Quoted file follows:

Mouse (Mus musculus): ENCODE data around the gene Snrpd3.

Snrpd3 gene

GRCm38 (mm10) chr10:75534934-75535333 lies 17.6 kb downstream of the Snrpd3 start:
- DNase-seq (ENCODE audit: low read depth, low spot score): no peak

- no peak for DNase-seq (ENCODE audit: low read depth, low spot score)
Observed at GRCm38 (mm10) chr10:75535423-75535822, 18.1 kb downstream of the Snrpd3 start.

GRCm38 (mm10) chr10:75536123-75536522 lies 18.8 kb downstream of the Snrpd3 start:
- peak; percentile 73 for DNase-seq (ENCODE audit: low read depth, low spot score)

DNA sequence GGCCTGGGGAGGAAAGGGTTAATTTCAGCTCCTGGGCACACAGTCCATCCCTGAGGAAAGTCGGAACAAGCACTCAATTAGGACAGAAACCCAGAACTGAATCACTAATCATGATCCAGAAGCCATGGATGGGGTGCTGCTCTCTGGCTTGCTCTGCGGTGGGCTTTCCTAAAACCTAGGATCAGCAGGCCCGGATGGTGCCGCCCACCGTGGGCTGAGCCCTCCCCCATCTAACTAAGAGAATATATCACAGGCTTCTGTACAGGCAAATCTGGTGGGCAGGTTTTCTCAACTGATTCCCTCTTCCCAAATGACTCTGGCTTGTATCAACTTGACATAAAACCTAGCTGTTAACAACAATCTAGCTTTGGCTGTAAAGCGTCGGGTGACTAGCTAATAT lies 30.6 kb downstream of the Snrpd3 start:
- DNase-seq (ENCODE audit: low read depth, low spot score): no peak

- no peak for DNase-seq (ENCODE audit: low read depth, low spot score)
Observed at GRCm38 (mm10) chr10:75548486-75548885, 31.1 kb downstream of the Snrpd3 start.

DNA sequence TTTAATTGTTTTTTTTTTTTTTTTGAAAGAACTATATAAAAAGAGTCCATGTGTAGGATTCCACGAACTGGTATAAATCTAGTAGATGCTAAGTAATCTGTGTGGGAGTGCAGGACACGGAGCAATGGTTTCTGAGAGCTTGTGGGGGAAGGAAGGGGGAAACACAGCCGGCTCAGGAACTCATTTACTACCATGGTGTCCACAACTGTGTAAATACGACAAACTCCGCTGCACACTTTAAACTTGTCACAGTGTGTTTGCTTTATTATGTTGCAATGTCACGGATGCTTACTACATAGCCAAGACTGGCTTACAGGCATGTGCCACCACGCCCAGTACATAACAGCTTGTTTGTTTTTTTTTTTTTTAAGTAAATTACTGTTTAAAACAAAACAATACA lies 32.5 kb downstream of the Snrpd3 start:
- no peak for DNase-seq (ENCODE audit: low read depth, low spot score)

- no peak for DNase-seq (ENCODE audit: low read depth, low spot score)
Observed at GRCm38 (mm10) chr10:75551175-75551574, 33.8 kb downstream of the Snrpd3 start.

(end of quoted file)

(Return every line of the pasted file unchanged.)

Mouse (Mus musculus): ENCODE data around the gene Snrpd3.

Snrpd3 gene

GRCm38 (mm10) chr10:75534934-75535333 lies 17.6 kb downstream of the Snrpd3 start:
- DNase-seq (ENCODE audit: low read depth, low spot score): no peak

- no peak for DNase-seq (ENCODE audit: low read depth, low spot score)
Observed at GRCm38 (mm10) chr10:75535423-75535822, 18.1 kb downstream of the Snrpd3 start.

GRCm38 (mm10) chr10:75536123-75536522 lies 18.8 kb downstream of the Snrpd3 start:
- peak; percentile 73 for DNase-seq (ENCODE audit: low read depth, low spot score)

DNA sequence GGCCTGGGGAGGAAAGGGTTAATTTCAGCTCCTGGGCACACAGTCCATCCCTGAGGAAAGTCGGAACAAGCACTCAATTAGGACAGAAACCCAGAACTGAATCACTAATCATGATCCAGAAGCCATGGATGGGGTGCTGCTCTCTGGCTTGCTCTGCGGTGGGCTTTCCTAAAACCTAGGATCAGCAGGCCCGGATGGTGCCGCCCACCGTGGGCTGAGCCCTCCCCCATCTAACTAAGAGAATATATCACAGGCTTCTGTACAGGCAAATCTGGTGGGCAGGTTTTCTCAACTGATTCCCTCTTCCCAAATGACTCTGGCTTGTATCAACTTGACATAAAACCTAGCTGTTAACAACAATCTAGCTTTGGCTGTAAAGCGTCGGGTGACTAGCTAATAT lies 30.6 kb downstream of the Snrpd3 start:
- DNase-seq (ENCODE audit: low read depth, low spot score): no peak

- no peak for DNase-seq (ENCODE audit: low read depth, low spot score)
Observed at GRCm38 (mm10) chr10:75548486-75548885, 31.1 kb downstream of the Snrpd3 start.

DNA sequence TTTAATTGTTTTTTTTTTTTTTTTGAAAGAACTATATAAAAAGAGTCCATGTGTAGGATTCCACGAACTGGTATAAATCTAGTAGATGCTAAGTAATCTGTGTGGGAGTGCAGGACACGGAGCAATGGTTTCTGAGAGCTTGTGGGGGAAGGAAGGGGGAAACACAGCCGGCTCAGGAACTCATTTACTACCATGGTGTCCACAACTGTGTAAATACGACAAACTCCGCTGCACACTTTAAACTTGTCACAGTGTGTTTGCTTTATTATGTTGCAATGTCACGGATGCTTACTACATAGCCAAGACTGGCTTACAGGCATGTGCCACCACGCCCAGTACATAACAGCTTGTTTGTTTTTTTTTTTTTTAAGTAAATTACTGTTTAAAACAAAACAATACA lies 32.5 kb downstream of the Snrpd3 start:
- no peak for DNase-seq (ENCODE audit: low read depth, low spot score)

- no peak for DNase-seq (ENCODE audit: low read depth, low spot score)
Observed at GRCm38 (mm10) chr10:75551175-75551574, 33.8 kb downstream of the Snrpd3 start.